Okay, so I’ve mentioned Lebanon a couple of times. And maybe you have realized that I had a bit of a battle with FD ( Ministry of Defense ) as well. Life consists of ups and downs. I know most of us have a story. One good and one bad. We like to share the good, but the bad, the one that is deep in the heart or buried deep in the head, we reluctantly let go.
For many years I thought no one was interested in reading about my mental issues. It is not true. The reason is that most people have life crises. And by reading about the difficulties of others, we may not feel so alone. Maybe we can even find advice on how to proceed.
My life crisis started in Lebanon in 1982. Specifically at 0600 on Sunday 6. June.
I went down to Lebanon 19 years old and was obviously way too young. Considering what happened that summer, I would have been too young if I had been 50 years old. The IDF, the Israeli defence forces, had decided to attack the PLO in southern Lebanon two days after I arrived. 120,000 heavily armed soldiers, one hundred F16 and Mig fighters in air battles (90 Migs were shot down) and the firing of thousands upon thousands of artillery shells and Katusha rockets made an impression.
In the middle of this we lay, 600 men, and could not do much from or to. Nothing but being in the middle of falling grenades, shooting parties and afterwards, witnessing the results of a cruel war. We cleaned up, with all that the imagination allows to add to the term “clean up”. The communication of the experiences from Lebanon, one of the darkest chapters in my life, was tried conveyed in The long way home , but you will probably find parts of it in all my books. (A book you can download and read her )
Afterwards, I lived as if in a vacuum. Tried to live the way one should do as someone and twenty-year-old: established myself, started a company, worked, worked, worked. And worked.
In the years that followed, I was depressed. Believe me. At the very bottom. Not a day went by without the escape thoughs present. (No, it was not about escape per ce, but about suicidal thoughts.) Many years later, I realized that it was still a bit about escape. Getting away from the pain. The painfullness, the sadness, the longing, the guilt. Strange as it may sound, I survived Lebanon but had a terrible guilt for it.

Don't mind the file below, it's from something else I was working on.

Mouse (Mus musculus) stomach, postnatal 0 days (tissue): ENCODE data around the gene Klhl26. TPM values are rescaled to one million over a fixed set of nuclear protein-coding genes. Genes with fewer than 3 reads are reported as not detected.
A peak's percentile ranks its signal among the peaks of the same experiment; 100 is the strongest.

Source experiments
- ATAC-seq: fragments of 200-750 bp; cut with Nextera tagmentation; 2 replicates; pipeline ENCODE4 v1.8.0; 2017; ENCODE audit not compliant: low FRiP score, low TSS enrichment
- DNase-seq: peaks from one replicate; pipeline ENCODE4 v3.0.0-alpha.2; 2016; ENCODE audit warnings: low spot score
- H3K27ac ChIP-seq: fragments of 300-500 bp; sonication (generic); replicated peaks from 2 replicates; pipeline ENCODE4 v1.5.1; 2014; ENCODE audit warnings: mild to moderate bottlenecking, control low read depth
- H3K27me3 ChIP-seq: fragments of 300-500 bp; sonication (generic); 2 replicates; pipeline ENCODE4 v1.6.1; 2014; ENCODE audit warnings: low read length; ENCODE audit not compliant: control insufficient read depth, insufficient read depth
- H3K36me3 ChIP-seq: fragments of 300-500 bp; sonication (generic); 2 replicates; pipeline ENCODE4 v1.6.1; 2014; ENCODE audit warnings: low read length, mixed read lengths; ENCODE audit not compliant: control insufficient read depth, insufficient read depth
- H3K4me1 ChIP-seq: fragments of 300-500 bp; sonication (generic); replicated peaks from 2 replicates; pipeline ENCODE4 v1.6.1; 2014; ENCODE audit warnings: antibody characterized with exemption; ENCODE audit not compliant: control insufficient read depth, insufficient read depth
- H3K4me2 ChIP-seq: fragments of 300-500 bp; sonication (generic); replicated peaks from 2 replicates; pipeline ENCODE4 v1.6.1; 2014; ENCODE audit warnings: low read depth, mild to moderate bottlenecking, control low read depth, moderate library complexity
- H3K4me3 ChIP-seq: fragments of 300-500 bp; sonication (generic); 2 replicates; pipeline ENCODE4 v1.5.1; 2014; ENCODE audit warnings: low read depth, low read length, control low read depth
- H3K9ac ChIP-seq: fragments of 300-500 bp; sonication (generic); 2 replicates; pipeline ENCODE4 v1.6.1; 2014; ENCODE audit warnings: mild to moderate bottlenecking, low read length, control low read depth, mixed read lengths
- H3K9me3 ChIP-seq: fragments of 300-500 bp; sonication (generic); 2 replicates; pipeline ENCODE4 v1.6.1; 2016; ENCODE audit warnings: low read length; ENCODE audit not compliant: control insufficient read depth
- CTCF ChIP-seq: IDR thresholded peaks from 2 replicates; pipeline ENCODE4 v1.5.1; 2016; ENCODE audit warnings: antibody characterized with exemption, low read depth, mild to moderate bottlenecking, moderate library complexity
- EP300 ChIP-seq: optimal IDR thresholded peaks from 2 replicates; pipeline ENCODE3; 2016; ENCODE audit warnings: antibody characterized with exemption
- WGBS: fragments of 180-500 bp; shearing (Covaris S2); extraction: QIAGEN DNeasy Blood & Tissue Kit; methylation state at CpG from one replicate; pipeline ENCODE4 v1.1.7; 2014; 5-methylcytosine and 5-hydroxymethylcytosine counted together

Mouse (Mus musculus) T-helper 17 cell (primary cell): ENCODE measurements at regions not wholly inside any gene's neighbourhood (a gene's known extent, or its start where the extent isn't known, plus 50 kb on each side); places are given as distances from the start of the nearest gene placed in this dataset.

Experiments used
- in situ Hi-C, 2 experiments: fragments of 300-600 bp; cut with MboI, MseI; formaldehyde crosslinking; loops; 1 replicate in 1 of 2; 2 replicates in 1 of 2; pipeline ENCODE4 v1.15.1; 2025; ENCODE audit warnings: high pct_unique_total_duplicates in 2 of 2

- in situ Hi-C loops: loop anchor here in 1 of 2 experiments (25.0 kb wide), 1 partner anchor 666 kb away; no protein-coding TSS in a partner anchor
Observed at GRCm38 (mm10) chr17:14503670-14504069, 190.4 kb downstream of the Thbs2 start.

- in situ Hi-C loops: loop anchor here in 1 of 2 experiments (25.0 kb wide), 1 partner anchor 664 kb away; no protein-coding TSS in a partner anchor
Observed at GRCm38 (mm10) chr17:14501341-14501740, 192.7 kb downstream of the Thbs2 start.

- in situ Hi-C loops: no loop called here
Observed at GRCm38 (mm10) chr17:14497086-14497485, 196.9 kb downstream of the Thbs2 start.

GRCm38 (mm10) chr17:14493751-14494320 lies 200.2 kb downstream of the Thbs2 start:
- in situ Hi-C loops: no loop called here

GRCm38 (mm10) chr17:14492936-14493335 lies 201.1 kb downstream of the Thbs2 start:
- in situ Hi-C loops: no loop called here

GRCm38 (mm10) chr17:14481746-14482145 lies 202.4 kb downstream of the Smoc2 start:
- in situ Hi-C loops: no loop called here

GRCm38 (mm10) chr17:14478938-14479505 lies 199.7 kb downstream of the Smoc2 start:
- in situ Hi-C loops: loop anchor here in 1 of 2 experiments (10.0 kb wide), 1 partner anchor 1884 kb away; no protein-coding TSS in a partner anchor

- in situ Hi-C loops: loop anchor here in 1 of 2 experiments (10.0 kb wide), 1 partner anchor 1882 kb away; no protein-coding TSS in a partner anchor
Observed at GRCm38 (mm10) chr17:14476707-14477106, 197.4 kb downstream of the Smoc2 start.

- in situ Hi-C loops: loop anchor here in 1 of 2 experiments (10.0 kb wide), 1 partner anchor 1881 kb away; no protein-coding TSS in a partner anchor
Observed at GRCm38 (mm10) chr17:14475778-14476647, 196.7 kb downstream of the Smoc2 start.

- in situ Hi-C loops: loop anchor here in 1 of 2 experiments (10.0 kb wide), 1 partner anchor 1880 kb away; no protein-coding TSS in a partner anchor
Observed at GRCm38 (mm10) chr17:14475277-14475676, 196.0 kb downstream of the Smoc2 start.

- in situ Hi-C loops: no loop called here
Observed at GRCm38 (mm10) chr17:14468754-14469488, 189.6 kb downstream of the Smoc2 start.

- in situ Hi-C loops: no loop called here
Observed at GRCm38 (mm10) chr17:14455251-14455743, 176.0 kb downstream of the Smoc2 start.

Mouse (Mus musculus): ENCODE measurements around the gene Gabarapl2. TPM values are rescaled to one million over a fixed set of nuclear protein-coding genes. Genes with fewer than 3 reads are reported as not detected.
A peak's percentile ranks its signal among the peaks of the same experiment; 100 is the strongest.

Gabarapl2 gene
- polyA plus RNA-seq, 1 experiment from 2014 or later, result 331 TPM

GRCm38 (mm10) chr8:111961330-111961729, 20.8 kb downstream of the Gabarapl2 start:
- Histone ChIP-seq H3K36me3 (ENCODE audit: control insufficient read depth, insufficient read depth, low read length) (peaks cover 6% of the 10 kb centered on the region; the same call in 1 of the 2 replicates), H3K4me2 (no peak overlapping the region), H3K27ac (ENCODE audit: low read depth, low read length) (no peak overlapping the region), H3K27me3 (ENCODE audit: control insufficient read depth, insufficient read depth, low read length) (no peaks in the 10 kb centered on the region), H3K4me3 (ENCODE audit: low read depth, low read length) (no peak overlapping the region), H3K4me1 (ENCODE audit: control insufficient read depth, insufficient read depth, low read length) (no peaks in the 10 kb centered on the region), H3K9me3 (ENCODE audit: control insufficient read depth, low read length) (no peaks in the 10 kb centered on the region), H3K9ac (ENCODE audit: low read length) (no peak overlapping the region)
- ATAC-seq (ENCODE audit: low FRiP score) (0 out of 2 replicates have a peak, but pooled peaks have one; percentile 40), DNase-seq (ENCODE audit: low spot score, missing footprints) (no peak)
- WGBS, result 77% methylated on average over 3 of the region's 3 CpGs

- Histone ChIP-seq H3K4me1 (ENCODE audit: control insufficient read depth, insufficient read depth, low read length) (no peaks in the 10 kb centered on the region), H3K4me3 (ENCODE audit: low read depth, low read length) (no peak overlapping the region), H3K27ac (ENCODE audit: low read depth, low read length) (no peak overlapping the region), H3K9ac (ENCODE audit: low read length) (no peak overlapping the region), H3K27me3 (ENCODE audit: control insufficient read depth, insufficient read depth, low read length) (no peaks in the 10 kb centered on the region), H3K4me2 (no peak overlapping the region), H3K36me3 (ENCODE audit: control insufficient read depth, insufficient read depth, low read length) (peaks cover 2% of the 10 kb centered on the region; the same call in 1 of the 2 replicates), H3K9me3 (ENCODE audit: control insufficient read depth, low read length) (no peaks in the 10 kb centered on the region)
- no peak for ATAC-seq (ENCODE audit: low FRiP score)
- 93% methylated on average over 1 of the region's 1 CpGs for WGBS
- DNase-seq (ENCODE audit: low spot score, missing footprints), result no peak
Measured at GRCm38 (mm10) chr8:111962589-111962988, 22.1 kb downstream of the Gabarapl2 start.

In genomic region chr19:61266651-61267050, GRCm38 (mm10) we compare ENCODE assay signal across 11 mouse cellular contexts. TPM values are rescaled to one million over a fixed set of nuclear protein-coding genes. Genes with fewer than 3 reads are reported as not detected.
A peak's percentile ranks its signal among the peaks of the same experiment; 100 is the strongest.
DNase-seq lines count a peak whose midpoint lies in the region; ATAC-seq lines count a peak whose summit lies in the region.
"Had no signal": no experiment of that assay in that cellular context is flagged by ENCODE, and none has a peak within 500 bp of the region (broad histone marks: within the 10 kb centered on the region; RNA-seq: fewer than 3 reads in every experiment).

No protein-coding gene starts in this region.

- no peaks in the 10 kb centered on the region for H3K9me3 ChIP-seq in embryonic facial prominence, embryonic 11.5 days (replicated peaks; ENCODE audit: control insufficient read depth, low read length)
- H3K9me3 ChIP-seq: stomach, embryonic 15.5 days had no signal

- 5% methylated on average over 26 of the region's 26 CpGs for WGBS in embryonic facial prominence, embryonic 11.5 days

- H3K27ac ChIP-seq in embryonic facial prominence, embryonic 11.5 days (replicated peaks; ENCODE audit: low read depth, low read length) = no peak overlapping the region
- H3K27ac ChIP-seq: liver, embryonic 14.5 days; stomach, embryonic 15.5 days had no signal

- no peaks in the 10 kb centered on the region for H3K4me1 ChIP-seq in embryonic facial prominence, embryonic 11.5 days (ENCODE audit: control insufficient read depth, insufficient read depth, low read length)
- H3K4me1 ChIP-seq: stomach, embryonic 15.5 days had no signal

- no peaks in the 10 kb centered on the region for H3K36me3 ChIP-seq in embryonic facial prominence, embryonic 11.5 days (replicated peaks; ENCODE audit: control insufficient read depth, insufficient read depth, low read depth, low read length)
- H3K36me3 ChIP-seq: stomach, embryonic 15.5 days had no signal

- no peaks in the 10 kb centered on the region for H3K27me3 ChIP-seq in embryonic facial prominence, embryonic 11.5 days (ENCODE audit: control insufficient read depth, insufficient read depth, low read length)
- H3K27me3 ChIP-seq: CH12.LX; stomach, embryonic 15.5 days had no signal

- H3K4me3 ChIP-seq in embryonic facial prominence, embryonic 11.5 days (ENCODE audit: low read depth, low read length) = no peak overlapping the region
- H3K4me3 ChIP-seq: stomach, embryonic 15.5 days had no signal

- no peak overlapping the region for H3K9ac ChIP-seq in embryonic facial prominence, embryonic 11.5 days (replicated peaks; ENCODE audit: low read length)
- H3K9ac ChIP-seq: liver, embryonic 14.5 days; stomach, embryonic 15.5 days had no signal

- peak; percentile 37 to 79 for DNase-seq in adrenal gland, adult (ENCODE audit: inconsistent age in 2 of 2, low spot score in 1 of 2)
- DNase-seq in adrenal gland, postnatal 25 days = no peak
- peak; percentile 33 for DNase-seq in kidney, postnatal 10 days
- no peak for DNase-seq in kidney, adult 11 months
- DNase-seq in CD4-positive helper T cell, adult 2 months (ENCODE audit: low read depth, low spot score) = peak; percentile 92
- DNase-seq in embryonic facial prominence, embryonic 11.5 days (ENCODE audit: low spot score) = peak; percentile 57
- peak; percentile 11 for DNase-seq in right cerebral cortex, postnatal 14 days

Placement of responsibilities: I will not politicize much about how my fight against FD (MoD) developed. I do not mind. My experiences were well documented. Very good. (Here you can read the details of my battle with MoD)
But the Ministry of Defense wanted to investigate. Thoroughly. Six specialist reports later, where everyone agreed on one thing: The guy was injured after his stay in Lebanon, we finally got the case closed.
To this day, I have diagnoses any hypochondriac would envy me.
GAD, (Generalized anxiety disorder), depression, PTSD, and a few other things I have to keep within the intimate zone after all. But my experiences of being a guinea pig on various medications came to an abrupt end when I finally found out that it did not really do me any good. (Instead, I started running. But that’s a different story.)
What saved me?
A little girl that was born in 1997 and during the years that followed, told me many wise words about life. Words that were not yet colored by the filter we adults surround ourselves with.
The fight against FD also saved me in a way because trauma has a tendency to lose its negative pressure as soon as you get the whole story told. And if there was one thing the FD worked hard to achieve, it was to bring out the whole story. That they eventually regretted it is another… story;)
I learned a lot about why and how things had happened. It reduced a lot of guilt. Or as Arnfinn Berg, a very good psychologist, said to me:
“Do not think of all those you did not save, Knut – think of all those you actually saved.”
When one would think that I reached the bottom of life, while lawsuits and such were going on, that is not true. It took ten years to fight against FD and to work my way up. But it was ten years on the way up again. Remember that. There is a very big difference between being on the way down and on the way up.
Anxiety attacks are still there, flashbacks and occasionally also a tiredness that never has any logical cause. But as time goes on, and I realize that the body and head do not work 100% anymore, and actually take that into account – the days are better and brighter.
Writing has always been a valve for me. The healing process actually started with me writing a book about this. The first time in 2003, and the book was refreshed with the latest news in 2012. The title The Long Way Home, speaks for itself. For a short time I will distribute it for free. Read more about it here.